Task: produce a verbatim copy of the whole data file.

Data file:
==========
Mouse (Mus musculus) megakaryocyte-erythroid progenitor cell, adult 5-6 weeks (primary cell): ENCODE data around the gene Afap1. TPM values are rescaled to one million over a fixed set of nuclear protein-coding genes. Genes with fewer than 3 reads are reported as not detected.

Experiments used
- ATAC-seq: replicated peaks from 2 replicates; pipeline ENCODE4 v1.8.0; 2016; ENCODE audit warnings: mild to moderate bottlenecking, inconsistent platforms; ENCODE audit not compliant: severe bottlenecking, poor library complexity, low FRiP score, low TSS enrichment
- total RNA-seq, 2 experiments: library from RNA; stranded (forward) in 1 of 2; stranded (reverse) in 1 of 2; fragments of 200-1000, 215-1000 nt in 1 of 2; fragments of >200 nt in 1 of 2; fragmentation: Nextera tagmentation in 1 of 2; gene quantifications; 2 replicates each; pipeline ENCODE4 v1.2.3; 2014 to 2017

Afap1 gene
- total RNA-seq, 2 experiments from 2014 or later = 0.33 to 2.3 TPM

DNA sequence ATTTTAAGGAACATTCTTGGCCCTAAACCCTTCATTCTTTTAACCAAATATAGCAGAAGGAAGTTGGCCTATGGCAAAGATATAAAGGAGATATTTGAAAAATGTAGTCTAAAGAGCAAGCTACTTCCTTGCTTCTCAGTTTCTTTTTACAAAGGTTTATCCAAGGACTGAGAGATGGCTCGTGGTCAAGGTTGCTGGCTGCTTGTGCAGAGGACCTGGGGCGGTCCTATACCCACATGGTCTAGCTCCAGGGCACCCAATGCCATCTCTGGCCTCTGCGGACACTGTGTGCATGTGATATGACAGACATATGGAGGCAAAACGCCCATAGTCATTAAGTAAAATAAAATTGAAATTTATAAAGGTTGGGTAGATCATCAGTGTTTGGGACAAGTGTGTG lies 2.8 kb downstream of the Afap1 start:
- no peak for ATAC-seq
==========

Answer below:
Mouse (Mus musculus) megakaryocyte-erythroid progenitor cell, adult 5-6 weeks (primary cell): ENCODE data around the gene Afap1. TPM values are rescaled to one million over a fixed set of nuclear protein-coding genes. Genes with fewer than 3 reads are reported as not detected.

Experiments used
- ATAC-seq: replicated peaks from 2 replicates; pipeline ENCODE4 v1.8.0; 2016; ENCODE audit warnings: mild to moderate bottlenecking, inconsistent platforms; ENCODE audit not compliant: severe bottlenecking, poor library complexity, low FRiP score, low TSS enrichment
- total RNA-seq, 2 experiments: library from RNA; stranded (forward) in 1 of 2; stranded (reverse) in 1 of 2; fragments of 200-1000, 215-1000 nt in 1 of 2; fragments of >200 nt in 1 of 2; fragmentation: Nextera tagmentation in 1 of 2; gene quantifications; 2 replicates each; pipeline ENCODE4 v1.2.3; 2014 to 2017

Afap1 gene
- total RNA-seq, 2 experiments from 2014 or later = 0.33 to 2.3 TPM

DNA sequence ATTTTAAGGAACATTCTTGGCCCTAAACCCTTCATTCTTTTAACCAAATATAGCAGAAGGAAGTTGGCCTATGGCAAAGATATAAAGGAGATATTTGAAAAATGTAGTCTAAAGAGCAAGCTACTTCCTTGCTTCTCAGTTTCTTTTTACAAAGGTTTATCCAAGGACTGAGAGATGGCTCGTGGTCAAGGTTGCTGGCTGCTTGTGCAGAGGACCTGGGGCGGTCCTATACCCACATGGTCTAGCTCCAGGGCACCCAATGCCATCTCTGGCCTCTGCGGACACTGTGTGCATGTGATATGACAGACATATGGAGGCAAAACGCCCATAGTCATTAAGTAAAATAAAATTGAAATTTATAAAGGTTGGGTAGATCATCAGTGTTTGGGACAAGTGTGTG lies 2.8 kb downstream of the Afap1 start:
- no peak for ATAC-seq